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Remarks on Desmoid Tumors
'Tying it all together'
Obligatory - This is not medical advice
Muller, in 1838, was the first to call these growths desmoid, based on the Greek word desmos, which means to bond or tie.
What are desmoid tumors?
These are benign fibroblastic lesions that grow in an uncontrolled way as a result of activation of distinct pathways (to be discussed later). They can become very large, quickly. We think of these as being related to, or instigated in the wound healing process, and many of our patients may have an antecedent trauma history. They can happen anywhere in the body.
Even though they are benign, they have the potential to cause significant symptoms and possibly even organ dysfunction—it all depends on where they are, and how they behave. As one could imagine, there’s a tremendous difference between a tumor on the leg, or one near the airway.
How common are they, and who gets them?
The quoted annual incidence is 1-2 per million per year. While I have no reason to doubt that number, most oncologists who see primarily sarcoma will likely tell you that while they’re deemed uncommon, they likely represent a significant proportion of their practice. Anecdotally, I would say that approximately 20% of my weekly visits are devoted to patients with desmoid tumors.1
As far as average age, they happen in individuals between the ages of 15 and 60, with a slight female predominance. They are associated Familial Adenomatous Polyposis syndrome (or germline mutations in APC), and we can review why that is later. For patients who are younger, and are diagnosed with desmoid fibromatosis, it is reasonable to refer to genetic counseling—although whether to do this reflexively continues to be a matter of debate.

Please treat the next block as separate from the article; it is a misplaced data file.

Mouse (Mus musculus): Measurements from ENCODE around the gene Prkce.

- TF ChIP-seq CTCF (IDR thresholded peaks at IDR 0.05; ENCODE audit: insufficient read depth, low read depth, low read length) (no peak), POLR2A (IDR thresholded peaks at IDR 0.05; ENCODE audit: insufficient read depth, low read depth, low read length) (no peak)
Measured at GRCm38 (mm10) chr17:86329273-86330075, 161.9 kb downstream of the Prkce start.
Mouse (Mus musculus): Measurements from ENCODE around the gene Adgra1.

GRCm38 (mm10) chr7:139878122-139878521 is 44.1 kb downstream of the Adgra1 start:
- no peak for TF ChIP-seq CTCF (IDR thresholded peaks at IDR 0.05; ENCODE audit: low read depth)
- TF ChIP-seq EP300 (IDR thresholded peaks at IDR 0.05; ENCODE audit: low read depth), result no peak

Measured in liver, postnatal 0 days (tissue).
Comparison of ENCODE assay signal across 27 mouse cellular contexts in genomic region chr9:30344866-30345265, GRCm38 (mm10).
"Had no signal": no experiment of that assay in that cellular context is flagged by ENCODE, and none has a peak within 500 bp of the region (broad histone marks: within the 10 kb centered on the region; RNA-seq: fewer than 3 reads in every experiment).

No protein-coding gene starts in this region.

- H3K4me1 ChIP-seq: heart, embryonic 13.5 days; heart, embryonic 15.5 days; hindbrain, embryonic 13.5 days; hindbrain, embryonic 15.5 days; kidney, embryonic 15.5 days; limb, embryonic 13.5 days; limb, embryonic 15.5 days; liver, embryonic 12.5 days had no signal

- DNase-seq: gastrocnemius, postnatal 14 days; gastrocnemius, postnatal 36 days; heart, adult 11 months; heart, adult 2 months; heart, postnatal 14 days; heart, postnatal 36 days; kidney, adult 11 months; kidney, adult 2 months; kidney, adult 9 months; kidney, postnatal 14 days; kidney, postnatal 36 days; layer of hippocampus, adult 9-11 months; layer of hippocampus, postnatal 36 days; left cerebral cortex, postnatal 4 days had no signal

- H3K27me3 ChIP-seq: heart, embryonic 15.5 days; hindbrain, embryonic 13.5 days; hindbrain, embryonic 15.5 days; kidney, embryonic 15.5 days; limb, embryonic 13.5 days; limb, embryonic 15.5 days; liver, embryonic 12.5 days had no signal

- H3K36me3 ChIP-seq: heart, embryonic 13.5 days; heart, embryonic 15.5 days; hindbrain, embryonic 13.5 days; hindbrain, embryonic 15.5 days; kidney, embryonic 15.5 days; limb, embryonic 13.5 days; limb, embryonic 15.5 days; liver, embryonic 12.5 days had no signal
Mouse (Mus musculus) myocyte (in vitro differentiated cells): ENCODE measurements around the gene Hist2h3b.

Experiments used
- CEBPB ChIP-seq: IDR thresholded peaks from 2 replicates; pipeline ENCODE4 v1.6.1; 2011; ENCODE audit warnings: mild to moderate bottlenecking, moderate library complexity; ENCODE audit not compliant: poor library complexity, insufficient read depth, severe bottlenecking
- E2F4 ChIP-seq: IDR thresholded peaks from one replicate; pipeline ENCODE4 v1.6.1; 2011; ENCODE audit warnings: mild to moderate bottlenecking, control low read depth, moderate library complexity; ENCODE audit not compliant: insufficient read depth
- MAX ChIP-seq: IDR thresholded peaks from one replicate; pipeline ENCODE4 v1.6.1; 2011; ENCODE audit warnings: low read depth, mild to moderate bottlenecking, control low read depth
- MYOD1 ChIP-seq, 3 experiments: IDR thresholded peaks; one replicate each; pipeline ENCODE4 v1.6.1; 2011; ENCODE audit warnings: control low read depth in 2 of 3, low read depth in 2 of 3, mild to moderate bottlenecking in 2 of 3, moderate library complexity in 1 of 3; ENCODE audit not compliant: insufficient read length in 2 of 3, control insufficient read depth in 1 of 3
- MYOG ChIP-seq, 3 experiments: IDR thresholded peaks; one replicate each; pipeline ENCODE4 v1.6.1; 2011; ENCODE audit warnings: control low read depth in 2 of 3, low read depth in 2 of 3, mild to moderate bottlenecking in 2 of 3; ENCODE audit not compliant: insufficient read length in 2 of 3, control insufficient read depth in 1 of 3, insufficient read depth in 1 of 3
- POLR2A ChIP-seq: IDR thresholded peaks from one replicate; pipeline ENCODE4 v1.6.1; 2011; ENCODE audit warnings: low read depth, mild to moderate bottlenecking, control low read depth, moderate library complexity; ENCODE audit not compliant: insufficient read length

There is also classically thought of to be an association between desmoid fibromatosis and high estrogen states, such as pregnancy. I would say that the simple association here has waned in recent years, and we have longitudinal data to guide us in pregnancy. It is more likely that what compels the growth of desmoid tumors is not so simple and study is ongoing.
What makes them grow, anyways?
I am not a molecular biologist. That said, I’ve talked to enough pathologists and attended enough meetings to have a casual familiarity with the Wnt pathway. In essence it is a means of regulating cell proliferation, differentiation, etc.
As you can see in this image (reference included to open access paper), in the absence of Wnt signaling, normal destruction of the beta-catenin protein is mediated by GSK3, AXIN, APC, etc. Variances in the capacity of any of these proteins can lead to elevated levels of beta-catenin, which promotes gene expression, ultimately leading to dysregulated fibroblast growth in desmoids. The majority of desmoid tumors have a mutation in beta-catenin. While various analyses have been performed to look at the significance of the mutated genes in desmoid tumors, we do not yet have data that is conclusive enough to guide our management.23
Some of the medications that we prescribe attempt to act on this pathway. Others might have more indirect effects. How we go about choosing individual medications will be addressed later in separate posts along with more detailed analysis of the trials or data that has led to their incorporation into practice.
How do we get the diagnosis?
Diagnosis is typically made by biopsy, or after resection of a tumor. It relies on both morphological features as well as immunohistochemical staining. Most tumors have bland, ‘spindle’ cells that stain positive for Beta catenin and vimentin. See picture below from pathology outlines.
What is the general treatment approach?
For most patients with desmoid tumors (those without symptoms), a watch and wait approach is recommended. There are certainly exceptions, such as for those with symptoms, or threatened organ function. That stated, given that many desmoid tumors can resolve without treatment, it really is the best option for most patients. Imaging is usually performed every 3-6 months in line with our guidelines, although alterations can be made based on shared decision making with patients.
We’ll talk more about specific therapies in future posts. The last few years have been teeming with new data and medications which can help our patients with desmoids.